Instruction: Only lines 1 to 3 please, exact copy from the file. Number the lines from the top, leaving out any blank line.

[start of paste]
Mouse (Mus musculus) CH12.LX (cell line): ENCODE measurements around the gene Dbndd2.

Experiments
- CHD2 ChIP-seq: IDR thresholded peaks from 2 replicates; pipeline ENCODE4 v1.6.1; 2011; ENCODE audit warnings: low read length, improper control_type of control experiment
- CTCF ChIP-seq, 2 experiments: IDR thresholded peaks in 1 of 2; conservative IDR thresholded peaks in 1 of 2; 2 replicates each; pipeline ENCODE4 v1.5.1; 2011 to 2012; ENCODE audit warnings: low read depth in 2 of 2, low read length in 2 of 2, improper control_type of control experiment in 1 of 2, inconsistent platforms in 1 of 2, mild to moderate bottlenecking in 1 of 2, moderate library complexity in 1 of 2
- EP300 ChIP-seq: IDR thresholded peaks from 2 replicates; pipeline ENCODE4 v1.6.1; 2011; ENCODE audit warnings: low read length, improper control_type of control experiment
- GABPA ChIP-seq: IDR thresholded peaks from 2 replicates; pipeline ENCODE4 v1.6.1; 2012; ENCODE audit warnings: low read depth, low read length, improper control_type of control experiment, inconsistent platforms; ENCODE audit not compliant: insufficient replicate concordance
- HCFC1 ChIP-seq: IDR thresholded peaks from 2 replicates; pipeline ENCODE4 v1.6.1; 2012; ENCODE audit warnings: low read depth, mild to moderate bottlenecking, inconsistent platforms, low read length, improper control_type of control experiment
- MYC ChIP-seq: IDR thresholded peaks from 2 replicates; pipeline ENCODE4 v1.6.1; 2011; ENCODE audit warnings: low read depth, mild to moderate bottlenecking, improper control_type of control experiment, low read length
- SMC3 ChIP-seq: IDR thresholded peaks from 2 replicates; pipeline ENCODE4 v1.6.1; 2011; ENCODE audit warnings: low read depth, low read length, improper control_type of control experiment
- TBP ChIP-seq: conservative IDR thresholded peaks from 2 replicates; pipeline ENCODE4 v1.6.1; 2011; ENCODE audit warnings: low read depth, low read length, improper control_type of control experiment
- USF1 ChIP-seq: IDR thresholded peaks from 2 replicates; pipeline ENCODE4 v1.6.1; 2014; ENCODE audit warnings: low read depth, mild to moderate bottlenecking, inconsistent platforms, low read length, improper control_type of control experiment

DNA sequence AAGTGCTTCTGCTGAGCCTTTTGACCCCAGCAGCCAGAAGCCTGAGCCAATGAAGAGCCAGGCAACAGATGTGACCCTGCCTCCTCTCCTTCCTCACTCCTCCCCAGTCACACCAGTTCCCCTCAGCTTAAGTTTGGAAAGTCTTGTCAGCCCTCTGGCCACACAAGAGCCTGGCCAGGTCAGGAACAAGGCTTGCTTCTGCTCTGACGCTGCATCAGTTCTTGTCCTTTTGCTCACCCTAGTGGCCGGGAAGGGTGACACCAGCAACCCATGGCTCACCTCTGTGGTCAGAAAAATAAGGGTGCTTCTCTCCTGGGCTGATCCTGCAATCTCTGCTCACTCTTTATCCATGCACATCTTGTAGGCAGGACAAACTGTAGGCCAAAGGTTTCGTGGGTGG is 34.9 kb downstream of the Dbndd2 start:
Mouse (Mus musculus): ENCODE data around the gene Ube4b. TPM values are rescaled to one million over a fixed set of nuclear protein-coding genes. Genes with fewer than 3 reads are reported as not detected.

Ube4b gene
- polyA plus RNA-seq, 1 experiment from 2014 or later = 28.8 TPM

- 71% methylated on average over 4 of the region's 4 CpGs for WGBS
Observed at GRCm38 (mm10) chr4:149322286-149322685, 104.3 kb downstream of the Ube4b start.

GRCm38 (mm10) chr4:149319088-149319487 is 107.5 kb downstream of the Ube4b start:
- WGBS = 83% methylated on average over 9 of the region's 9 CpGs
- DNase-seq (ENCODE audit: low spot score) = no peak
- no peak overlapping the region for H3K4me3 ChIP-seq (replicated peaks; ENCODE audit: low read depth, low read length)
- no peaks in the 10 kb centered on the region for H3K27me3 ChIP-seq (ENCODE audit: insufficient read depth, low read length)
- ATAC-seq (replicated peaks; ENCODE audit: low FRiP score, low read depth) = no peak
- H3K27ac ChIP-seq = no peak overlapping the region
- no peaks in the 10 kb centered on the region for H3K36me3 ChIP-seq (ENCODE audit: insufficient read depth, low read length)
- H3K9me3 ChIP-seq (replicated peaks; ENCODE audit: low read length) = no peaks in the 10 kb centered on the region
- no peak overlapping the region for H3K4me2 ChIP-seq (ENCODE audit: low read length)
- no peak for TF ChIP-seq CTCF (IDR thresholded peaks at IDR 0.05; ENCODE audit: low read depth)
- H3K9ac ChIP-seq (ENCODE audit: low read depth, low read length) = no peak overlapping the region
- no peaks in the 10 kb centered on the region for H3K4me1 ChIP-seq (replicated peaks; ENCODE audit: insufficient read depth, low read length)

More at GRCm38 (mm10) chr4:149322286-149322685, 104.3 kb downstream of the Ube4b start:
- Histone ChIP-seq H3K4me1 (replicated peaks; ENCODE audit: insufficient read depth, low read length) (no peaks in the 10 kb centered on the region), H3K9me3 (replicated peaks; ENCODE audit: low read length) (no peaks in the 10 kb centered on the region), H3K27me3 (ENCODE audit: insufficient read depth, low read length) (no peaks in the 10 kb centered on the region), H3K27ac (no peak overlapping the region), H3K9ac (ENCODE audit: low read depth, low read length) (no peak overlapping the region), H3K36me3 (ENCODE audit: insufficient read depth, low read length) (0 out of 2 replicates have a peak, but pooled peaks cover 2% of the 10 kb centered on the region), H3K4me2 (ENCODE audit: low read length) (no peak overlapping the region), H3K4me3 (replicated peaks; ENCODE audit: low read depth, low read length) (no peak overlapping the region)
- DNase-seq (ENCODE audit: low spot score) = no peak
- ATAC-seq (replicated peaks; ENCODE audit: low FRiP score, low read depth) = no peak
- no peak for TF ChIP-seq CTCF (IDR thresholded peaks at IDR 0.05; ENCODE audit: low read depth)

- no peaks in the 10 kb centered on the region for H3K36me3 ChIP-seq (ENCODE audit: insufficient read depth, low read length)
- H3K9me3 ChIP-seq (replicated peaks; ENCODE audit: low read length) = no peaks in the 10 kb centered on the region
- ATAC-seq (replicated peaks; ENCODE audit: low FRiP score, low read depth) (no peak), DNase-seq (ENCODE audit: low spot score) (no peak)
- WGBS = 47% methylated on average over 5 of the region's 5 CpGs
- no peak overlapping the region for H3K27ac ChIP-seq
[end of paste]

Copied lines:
Mouse (Mus musculus) CH12.LX (cell line): ENCODE measurements around the gene Dbndd2.

Experiments
- CHD2 ChIP-seq: IDR thresholded peaks from 2 replicates; pipeline ENCODE4 v1.6.1; 2011; ENCODE audit warnings: low read length, improper control_type of control experiment